CITES for Sharks – 10 Quick Facts

If you follow conservation news, you’ve probably heard about the conference happening in Bangkok from the 3rd of March to the 14th, called the CITES Conference of the Parties. If you need to get up to date, here are ten facts about CITES, and its importance for sharks:

  1. CITES (the Convention on International Trade in Endangered Species of Wild Fauna and Flora) is an international trade agreement designed to protect vulnerable animal and plant species. It works to set restrictions on the trade of individual species at risk for being overexploited.
  2. The strongest type of restriction is an Appendix I listing. This listing means that a species is considered threatened with extinction in the wild, and is banned from international trade.
  3. An Appendix II listing doesn’t indicate that a species is threatened with extinction, but it may become so if trade continues unregulated.
  4. To trade a species listed under Appendix II, the trader must obtain an export permit, which is granted by a national government if the species is “legally obtained and if the export will not be detrimental to the survival of the species.”
  5. For sea creatures like sharks, the export permit is managed by the nation where the animal is being imported.
  6. There is another listing, Appendix III, used if a CITES member country asks other countries for help controlling the trade of a species, even if a species isn’t threatened globally. These species also require an export permit.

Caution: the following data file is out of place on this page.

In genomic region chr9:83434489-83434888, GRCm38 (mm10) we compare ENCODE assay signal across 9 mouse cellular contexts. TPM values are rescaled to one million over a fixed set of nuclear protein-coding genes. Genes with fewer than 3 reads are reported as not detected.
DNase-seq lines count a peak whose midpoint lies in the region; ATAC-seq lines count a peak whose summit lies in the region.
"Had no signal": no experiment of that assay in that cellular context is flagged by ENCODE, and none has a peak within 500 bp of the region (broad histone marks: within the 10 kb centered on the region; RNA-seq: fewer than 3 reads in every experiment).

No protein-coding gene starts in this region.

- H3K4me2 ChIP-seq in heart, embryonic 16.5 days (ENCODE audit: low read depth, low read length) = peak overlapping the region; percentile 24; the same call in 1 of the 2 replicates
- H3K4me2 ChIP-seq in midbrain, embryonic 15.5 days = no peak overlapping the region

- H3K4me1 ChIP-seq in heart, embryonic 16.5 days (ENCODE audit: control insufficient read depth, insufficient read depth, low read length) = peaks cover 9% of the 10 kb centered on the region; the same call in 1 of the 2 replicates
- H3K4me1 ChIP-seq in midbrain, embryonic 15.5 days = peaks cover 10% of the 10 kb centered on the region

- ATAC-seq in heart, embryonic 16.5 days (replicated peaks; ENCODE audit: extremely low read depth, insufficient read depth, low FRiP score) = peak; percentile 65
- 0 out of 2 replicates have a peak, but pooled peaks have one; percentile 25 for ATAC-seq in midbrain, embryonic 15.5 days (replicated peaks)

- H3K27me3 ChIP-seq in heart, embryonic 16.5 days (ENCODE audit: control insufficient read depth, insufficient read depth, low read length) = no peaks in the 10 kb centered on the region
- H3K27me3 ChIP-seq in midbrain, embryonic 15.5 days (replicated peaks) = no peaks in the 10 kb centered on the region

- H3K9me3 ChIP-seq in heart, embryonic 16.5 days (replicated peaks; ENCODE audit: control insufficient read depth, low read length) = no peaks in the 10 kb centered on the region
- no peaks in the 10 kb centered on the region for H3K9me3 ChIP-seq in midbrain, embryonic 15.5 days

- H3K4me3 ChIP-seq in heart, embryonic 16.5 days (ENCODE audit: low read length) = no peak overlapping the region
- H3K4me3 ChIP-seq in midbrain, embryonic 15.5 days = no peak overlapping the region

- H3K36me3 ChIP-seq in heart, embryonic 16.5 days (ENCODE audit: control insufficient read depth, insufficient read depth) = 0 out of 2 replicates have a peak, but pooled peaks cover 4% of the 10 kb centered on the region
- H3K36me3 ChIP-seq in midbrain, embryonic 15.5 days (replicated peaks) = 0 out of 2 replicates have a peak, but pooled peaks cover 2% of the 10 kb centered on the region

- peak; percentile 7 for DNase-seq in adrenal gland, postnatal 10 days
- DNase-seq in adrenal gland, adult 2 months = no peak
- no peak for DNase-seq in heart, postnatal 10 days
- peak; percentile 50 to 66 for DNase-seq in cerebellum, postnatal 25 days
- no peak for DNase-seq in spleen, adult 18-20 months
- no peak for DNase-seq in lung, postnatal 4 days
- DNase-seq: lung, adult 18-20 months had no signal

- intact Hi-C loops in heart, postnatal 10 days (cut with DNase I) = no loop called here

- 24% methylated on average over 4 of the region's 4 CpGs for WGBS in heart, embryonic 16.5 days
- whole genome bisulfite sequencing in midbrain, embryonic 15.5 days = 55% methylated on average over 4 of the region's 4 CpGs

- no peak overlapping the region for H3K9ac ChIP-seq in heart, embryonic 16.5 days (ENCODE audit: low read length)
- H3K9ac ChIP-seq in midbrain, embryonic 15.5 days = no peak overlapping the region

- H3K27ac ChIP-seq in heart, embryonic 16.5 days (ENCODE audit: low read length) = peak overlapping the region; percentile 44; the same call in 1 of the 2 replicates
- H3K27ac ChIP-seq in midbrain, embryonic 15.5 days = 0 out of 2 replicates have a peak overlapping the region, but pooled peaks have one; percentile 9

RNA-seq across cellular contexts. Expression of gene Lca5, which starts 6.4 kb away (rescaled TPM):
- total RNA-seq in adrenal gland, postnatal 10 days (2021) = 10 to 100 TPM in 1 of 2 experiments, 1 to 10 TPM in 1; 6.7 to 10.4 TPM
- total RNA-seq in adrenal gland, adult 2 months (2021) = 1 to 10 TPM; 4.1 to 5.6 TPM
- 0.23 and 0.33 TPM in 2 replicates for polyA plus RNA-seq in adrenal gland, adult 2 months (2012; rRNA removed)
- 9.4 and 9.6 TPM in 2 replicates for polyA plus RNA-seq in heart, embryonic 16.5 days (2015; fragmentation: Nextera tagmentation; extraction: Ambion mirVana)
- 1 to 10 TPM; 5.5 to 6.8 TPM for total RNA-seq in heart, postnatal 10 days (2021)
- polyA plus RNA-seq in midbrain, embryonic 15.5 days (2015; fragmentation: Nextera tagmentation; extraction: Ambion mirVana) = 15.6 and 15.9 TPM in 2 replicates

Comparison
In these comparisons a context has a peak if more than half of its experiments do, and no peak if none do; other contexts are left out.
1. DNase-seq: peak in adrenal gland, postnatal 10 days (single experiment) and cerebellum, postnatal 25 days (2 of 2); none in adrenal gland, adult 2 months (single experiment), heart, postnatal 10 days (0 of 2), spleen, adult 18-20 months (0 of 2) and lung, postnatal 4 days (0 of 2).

7. To list a species in a CITES appendix, a country proposes to amend the appendix at a conference (like the one going on now). The amendments are voted on, and decisions are based off of “biological and trade criteria”.
  8. There are three shark species that currently have a CITES listing. They are the great white shark, the whale shark, and the basking shark. All are listed under Appendix II.
  9. There are five sharks proposed for Appendix II at this year’s conference: the oceanic whitetip shark, the porbeagle shark, and three species of hammerheads (scalloped hammerhead, great hammerhead, and smooth hammerhead).
  10. Recent research shows that sharks are being fished at a rate that their populations cannot recover from without intervention.

As the CITES conference unfolds, we’ll keep you updated with the outcomes of these five proposed species, and the reasoning behind the conference’s decisions.

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